What now?

I talked last week a lot about pirate finance. This consists of having multiple ways to pay the bills. Not all your money in one place, on one card. Last week one of the big three banks in NZ froze due to DDOS attacks and no one could access their electronic banking. At the same time one of the smaller banks (owned by the State and the State superannuation plan) suffered a similar attack.

So yes, take steps in that direction. But there are two other things that need to be considered. One is that the systems we use for payment can be removed from you. The second is that your currency can lose value.

This is from the USA. But it could be NZ. We just borrowed 41 Billion to add to the 60 Billion government debt. There are at most 5 million kiwis. Do the math.

We are seeing shortages in all sorts of things: supplies are hard to find. Chicken, lumber, microchips, gas, steel, metals, chlorine, and ketchup packets are all in short supply. We shut down the world’s economy, and it is not wanting to restart. We can’t even get people to return to work.

“Experts” can argue about it for months, but no matter the cause, the result is the same. This slowdown of the economy is going to continue for months, perhaps several years. How many businesses will fail as a result is anyone’s guess. One thing is for sure, though. The economy is going to get much, much worse. Inflation is going to increase markedly as the law of supply and demand begins to take hold. Once Suzy Soccermom figures out that there is a problem, expect panic buying and even more shortages as she begins to panic shop for things.

The things that begin to skyrocket in price and see scarcity will probably not make sense. Remember the toilet paper shortage of last year? Like that, but with more products being involved.

I am getting completely out of the stock market. We began a complete sell off last week. As soon as funds are released, we are moving into other investments, things that are not based in the US dollar.

Peter Grant has more on this. Locally, you cannot do renovation — the cost of timber (if you can get it) is up 60%. We have parts for our sink that are not on containers yet, and we ordered them in February.

Now, when “just in time” is working, that nail gets to the blacksmith just in time for him to shoe the horse so the rider can carry the message etc. But right now? Nails aren’t being delivered just in time.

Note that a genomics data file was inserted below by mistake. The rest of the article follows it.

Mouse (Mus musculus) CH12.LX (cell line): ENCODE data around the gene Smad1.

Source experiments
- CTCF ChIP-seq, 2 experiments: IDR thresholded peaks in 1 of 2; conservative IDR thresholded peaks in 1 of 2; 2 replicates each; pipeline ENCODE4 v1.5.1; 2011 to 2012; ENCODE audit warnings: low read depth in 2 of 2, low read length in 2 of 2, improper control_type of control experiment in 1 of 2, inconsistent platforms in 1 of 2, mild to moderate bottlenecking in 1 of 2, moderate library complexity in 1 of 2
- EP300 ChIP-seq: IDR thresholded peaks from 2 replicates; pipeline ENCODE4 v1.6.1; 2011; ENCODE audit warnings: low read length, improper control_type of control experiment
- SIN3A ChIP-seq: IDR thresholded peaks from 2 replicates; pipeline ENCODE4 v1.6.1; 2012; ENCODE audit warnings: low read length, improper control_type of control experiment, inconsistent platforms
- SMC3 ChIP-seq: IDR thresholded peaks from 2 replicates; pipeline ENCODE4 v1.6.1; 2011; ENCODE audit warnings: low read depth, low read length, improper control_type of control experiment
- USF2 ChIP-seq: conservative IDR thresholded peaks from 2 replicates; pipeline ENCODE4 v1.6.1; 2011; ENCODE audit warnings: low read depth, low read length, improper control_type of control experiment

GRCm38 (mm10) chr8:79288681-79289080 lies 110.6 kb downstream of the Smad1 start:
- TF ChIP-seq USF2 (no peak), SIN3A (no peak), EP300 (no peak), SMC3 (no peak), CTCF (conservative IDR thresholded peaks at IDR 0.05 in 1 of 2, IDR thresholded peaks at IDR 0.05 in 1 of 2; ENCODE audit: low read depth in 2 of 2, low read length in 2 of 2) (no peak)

I’ve been out of docking stations for laptop computers since May. They were ordered at least that long ago. About six weeks ago, the customer service person at the near grocery store said they weren’t getting any diet Mountain Dew even though they’d repeatedly ordered it. Getting my wife’s favorite water-flavored water is hit-or-miss. KFC doesn’t have chicken wings. Can’t buy pre-packaged Jell-o.

So? Ford can’t get chips so they can’t build trucks. Guys who need trucks to accomplish tasks can’t get trucks so they can’t get things done. The people who need those tasks done can’t get them done at any price, which makes their productivity fall. And on, and on, and on–

There are two thoughts running through my head.

The first is an observation on Social Galactic. Not sure if its true. It is that 40% of the food in Russia comes from home gardens. This is highly inefficient. But it is profoundly antifragile.

The second is that we need systems in place to run a parallel economy now, not real soon now.

So we need to start from step zero: infrastructure.

That is, we need our own businesses and our own parallel institutions and economy to SUPPORT and backstop the people engaged in civil rights struggle.

Without this, we are just preferentially selecting brave people to make sure they have no resources to have kids so we can breed courage out of our gene pool.

The question is what will this be.

  • Rawles runs a business selling antique firearms. He accepts either silver coins, or bonds at a moving premium
  • Nikolai is exploring crypto. El Salvador has moved to using bitcoin as legal tender.
  • There are plenty of people (including Alte in the old days, and Peter Grant now) who say get important parts and needed tools now. Been there. We ordered and got most things done. My comment now is that if it is not in stock, don’t order it: go elsewhere

What we need is money. It has to be stable, useful for paying wages. It needs to be able to be taxed — which, ironically, in NZ includes most cryptocurrencies. It has to be able to buy anything from a cup of coffee to a car. It has to be able to pay a tradesman’s invoice.

At the moment in NZ, all this is done electronically in NZ dollars. Many businesses are now shunning cash.

But this is as fragile as the supply chain.

We need to be thinking of some kind of alternative. At at present, there is not one.

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Patrick Kyle
Patrick Kyle
29 days ago

Crypto. This is the way

Jonathan
Jonathan
1 month ago

I’ve read that the Swedish government is slowing their move to all electronic transactions because of the fragility of those transactions and the impact of disasters on them.

Amy
Amy
1 month ago

I do customer service for a custom manufacturer. The supply chain thing is very, very real.

FWIW, in regards to “efficiency” and living systems, I don’t believe those two concepts fit. Living systems are too complicated to make efficient without loss of function somewhere along the wheel. Better to have food from your garden than, oh, you know… depend on CA getting enough water to the farms to grow those veg in giant fields.